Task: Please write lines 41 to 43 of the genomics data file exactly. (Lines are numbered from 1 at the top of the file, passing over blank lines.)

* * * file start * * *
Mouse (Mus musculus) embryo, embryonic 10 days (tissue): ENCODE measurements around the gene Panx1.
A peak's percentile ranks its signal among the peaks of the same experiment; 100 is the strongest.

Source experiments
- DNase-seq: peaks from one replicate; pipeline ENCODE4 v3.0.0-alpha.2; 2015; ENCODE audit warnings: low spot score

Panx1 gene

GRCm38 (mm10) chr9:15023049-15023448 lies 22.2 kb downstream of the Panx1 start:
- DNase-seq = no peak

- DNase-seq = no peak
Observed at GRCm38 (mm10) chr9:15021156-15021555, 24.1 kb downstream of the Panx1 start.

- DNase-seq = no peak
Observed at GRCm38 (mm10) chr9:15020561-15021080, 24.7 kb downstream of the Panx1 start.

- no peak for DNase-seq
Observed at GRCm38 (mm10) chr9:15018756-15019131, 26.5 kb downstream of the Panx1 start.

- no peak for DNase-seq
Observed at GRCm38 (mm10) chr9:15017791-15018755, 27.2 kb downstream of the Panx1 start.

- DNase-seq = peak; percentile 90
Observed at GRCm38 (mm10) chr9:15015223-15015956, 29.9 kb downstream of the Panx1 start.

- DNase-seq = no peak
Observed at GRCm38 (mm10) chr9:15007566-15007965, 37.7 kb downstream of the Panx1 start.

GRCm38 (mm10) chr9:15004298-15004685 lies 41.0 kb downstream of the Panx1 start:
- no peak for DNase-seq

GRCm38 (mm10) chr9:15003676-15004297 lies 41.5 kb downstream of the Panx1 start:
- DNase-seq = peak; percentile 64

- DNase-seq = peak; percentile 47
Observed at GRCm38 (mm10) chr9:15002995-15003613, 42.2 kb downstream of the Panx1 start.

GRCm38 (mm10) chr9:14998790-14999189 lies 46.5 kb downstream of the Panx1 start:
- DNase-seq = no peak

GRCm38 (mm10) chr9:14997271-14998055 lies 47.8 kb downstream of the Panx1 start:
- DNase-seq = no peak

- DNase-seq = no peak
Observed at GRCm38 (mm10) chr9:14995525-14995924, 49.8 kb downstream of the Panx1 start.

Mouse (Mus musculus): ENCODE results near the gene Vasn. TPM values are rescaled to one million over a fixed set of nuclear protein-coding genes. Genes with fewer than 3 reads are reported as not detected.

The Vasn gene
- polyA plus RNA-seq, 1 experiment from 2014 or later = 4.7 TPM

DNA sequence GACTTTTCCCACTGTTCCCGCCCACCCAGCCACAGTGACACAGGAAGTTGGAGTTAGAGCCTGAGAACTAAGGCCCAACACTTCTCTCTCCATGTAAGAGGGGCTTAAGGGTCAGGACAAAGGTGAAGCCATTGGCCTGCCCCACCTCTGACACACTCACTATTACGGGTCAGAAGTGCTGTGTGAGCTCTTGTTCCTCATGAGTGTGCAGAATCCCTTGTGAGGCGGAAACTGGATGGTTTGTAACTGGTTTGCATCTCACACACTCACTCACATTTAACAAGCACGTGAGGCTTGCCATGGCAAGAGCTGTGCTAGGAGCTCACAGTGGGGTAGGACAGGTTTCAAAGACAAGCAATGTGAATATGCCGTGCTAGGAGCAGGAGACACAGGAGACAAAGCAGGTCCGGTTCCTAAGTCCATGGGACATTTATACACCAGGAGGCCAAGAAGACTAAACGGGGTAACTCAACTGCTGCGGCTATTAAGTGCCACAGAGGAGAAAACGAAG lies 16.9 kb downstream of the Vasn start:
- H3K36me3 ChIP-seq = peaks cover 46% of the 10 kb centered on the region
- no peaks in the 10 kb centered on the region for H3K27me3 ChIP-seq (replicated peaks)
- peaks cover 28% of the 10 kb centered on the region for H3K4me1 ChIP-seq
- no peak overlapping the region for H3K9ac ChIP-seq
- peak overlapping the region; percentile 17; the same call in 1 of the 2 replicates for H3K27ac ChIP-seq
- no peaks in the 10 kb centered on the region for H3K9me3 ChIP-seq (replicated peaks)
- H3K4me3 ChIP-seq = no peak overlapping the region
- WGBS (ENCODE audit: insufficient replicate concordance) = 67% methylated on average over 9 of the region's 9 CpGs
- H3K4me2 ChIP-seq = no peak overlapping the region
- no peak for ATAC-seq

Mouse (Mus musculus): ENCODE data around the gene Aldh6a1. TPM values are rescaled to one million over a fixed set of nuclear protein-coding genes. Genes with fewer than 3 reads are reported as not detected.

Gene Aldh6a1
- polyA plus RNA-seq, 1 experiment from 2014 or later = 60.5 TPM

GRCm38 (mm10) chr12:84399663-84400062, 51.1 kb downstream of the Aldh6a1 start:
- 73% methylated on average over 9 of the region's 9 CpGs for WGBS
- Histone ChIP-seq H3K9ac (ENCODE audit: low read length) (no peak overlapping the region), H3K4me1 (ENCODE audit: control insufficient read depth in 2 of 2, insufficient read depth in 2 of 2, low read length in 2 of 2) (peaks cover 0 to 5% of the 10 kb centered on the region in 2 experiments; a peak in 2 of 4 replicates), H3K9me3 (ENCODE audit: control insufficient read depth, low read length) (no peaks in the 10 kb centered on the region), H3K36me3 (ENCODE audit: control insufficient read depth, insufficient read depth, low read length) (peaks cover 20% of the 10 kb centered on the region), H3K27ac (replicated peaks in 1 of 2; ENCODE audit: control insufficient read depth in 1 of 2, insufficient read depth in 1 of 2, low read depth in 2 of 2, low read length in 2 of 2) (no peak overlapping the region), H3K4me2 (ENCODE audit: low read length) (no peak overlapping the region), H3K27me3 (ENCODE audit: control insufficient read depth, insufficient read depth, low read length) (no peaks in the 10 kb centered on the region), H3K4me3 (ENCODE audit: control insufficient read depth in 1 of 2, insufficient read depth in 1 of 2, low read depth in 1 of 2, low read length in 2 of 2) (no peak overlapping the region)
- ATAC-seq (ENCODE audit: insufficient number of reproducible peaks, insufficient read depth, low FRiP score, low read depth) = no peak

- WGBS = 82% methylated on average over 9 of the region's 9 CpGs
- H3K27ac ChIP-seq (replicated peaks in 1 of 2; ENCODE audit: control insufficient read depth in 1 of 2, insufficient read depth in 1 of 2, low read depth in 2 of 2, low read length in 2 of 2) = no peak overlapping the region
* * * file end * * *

- no peaks in the 10 kb centered on the region for H3K9me3 ChIP-seq (replicated peaks)
- H3K4me3 ChIP-seq = no peak overlapping the region
- WGBS (ENCODE audit: insufficient replicate concordance) = 67% methylated on average over 9 of the region's 9 CpGs